President calls for
electoral reforms, increasing parliament seats
April 08, 2017
existing Indian parliamentary system, though political parties
with less numbers of seats enjoy equal rights and authority with
the party in power, they have "no responsibility", said
President Pranab Mukherjee
President Pranab Mukherjee today advocated the need for strong
electoral reforms to strengthen the democratic process saying it
is time to look at legal provisions for increasing the number of
parliamentary seats. Mukherjee also said in the existing Indian
parliamentary system, though political parties with less numbers
of seats enjoy equal rights and authority with the party in
power, they have “no responsibility”.
He said it is necessary to undertake a “dispassionate analysis
of the way in which our electoral process is functioning with a
view to address the shortcomings in the system”.
The President was speaking at a seminar on ‘Economic Reforms
With Reference To Electoral Issues’ where Chief Justice of India
J S Khehar said electoral promises routinely remain unfulfilled
and manifestos turn out to be mere pieces of paper, for which
parties have to be held accountable.
“Chief Justice of India very emphatically and relevantly pointed
out accountability, but the system of parliamentary governance
is such that if somebody gets 51 (majority) out of 100, 51 has
all the rights and authority and in our electoral process, less
than 51 have all the rights and authorities but no
responsibility,” Mukherjee said.
Elaborating the need for electoral reforms, the President said
freeze on the population figure was imposed in 1976 which has
been extended till 2026 by an Act in 2001 due to which
Parliament today represents the figure of 1971 census whereas
same has increased manifold.
“The Constitution (Forty Second Amendment) Act 1976 imposed a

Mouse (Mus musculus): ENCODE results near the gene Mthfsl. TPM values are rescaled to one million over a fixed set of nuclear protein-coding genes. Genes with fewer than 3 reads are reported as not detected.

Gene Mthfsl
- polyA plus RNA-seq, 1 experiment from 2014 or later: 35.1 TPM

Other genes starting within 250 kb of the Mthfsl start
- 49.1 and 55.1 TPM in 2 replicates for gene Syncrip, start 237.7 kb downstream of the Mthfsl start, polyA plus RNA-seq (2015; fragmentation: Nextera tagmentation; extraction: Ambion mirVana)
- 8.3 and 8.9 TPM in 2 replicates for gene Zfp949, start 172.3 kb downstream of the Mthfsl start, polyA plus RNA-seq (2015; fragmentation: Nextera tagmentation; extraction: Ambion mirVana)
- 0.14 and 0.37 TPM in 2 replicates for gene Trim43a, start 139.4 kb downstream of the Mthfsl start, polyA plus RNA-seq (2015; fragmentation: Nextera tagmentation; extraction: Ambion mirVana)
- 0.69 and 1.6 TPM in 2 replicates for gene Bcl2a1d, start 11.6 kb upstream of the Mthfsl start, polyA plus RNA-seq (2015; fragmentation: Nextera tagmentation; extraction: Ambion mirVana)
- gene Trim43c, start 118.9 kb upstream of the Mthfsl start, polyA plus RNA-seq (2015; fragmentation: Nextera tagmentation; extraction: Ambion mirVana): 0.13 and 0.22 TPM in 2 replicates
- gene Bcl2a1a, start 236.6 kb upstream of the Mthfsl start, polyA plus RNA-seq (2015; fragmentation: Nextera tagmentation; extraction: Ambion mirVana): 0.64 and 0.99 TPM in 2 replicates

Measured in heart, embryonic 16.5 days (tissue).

freeze on the population figure for readjustment at the 1971
census and has been extended by the Constitution (Eighty-fourth
Amendment) Act 2001 till 2026.
“As a result the House of the People today represents the
population figure of 1971 census whereas our population has
increased manifold in the recent decades,” he said.
The president said, “this gives rise to an anomalous situation
wherein today, India has over 800 million voters and 543 Lok
Sabha constituencies represent 1.28 billion people”.
“To give true expression to the will of the people, it is time
that we look at the legal provisions on the delimitation of the
Parliamentary constituencies with a view to increase their
“If Great Britain can have more than 600 Parliamentary
constituencies, why can’t India, with a much higher population,
have more number of seats?” the President said.
Stressing the need for reforms, he said, “a strong electoral
system and timely reforms are necessary to strengthen the
democratic structure of India. Timely reforms are necessary
which not only would give justice to people but also to the
ideals enshrined in the Constitution of India”.
Referring to instability in governance, the President said, in
the past, coalition governments at the Centre contributed to
unstable governments necessitating frequent elections.
“Between 1989-1999, as per constitutional practice there should
have been three elections in 1989, 1994 and 1999 but actually
what happened was that five general elections took place in
1989, 1991, 1996, 1998 and 1999.
“To avoid that, fragile opportunistic coalitions were formed but
they did not last and some of the issues to my mind can never be
addressed through the real system. Some of these issues have to
be addressed by the law,” he said.
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